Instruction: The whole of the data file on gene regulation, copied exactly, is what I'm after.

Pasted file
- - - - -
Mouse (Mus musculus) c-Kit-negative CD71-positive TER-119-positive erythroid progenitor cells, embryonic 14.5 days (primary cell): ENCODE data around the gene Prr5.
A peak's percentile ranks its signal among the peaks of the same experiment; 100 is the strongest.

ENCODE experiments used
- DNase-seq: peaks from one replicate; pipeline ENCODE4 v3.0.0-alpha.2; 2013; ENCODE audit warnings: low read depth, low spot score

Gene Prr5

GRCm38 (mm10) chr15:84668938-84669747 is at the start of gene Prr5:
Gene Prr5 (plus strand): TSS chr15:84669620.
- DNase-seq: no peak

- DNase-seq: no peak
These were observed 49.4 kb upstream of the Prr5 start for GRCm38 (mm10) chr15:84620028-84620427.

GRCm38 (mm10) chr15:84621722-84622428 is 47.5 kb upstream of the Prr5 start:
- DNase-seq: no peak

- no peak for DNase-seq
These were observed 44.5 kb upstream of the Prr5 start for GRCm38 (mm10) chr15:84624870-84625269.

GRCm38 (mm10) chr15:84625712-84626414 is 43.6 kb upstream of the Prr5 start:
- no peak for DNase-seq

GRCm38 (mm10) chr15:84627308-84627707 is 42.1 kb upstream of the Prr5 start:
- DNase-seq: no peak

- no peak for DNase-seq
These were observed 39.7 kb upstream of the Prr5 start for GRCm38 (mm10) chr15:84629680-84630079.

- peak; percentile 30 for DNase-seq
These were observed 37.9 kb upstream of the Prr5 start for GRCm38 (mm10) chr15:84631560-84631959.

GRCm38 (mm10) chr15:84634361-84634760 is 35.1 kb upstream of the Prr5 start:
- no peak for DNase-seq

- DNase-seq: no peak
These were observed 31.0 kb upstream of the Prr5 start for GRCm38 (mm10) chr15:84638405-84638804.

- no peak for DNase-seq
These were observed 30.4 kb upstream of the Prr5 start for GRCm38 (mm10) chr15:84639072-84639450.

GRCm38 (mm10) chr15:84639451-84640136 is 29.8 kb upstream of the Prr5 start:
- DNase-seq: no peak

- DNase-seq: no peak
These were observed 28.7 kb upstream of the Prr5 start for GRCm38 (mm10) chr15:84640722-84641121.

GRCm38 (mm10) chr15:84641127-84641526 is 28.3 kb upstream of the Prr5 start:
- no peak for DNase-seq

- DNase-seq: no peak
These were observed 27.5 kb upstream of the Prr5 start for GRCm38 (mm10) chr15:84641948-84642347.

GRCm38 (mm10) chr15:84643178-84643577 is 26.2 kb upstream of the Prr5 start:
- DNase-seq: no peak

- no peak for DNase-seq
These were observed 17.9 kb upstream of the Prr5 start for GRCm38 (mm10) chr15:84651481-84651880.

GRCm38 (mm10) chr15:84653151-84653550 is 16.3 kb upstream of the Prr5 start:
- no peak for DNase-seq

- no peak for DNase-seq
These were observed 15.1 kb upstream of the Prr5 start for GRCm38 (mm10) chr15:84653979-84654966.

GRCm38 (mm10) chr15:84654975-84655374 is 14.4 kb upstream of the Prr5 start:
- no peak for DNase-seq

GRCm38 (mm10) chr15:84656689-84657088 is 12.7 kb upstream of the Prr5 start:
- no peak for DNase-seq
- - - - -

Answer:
Mouse (Mus musculus) c-Kit-negative CD71-positive TER-119-positive erythroid progenitor cells, embryonic 14.5 days (primary cell): ENCODE data around the gene Prr5.
A peak's percentile ranks its signal among the peaks of the same experiment; 100 is the strongest.

ENCODE experiments used
- DNase-seq: peaks from one replicate; pipeline ENCODE4 v3.0.0-alpha.2; 2013; ENCODE audit warnings: low read depth, low spot score

Gene Prr5

GRCm38 (mm10) chr15:84668938-84669747 is at the start of gene Prr5:
Gene Prr5 (plus strand): TSS chr15:84669620.
- DNase-seq: no peak

- DNase-seq: no peak
These were observed 49.4 kb upstream of the Prr5 start for GRCm38 (mm10) chr15:84620028-84620427.

GRCm38 (mm10) chr15:84621722-84622428 is 47.5 kb upstream of the Prr5 start:
- DNase-seq: no peak

- no peak for DNase-seq
These were observed 44.5 kb upstream of the Prr5 start for GRCm38 (mm10) chr15:84624870-84625269.

GRCm38 (mm10) chr15:84625712-84626414 is 43.6 kb upstream of the Prr5 start:
- no peak for DNase-seq

GRCm38 (mm10) chr15:84627308-84627707 is 42.1 kb upstream of the Prr5 start:
- DNase-seq: no peak

- no peak for DNase-seq
These were observed 39.7 kb upstream of the Prr5 start for GRCm38 (mm10) chr15:84629680-84630079.

- peak; percentile 30 for DNase-seq
These were observed 37.9 kb upstream of the Prr5 start for GRCm38 (mm10) chr15:84631560-84631959.

GRCm38 (mm10) chr15:84634361-84634760 is 35.1 kb upstream of the Prr5 start:
- no peak for DNase-seq

- DNase-seq: no peak
These were observed 31.0 kb upstream of the Prr5 start for GRCm38 (mm10) chr15:84638405-84638804.

- no peak for DNase-seq
These were observed 30.4 kb upstream of the Prr5 start for GRCm38 (mm10) chr15:84639072-84639450.

GRCm38 (mm10) chr15:84639451-84640136 is 29.8 kb upstream of the Prr5 start:
- DNase-seq: no peak

- DNase-seq: no peak
These were observed 28.7 kb upstream of the Prr5 start for GRCm38 (mm10) chr15:84640722-84641121.

GRCm38 (mm10) chr15:84641127-84641526 is 28.3 kb upstream of the Prr5 start:
- no peak for DNase-seq

- DNase-seq: no peak
These were observed 27.5 kb upstream of the Prr5 start for GRCm38 (mm10) chr15:84641948-84642347.

GRCm38 (mm10) chr15:84643178-84643577 is 26.2 kb upstream of the Prr5 start:
- DNase-seq: no peak

- no peak for DNase-seq
These were observed 17.9 kb upstream of the Prr5 start for GRCm38 (mm10) chr15:84651481-84651880.

GRCm38 (mm10) chr15:84653151-84653550 is 16.3 kb upstream of the Prr5 start:
- no peak for DNase-seq

- no peak for DNase-seq
These were observed 15.1 kb upstream of the Prr5 start for GRCm38 (mm10) chr15:84653979-84654966.

GRCm38 (mm10) chr15:84654975-84655374 is 14.4 kb upstream of the Prr5 start:
- no peak for DNase-seq

GRCm38 (mm10) chr15:84656689-84657088 is 12.7 kb upstream of the Prr5 start:
- no peak for DNase-seq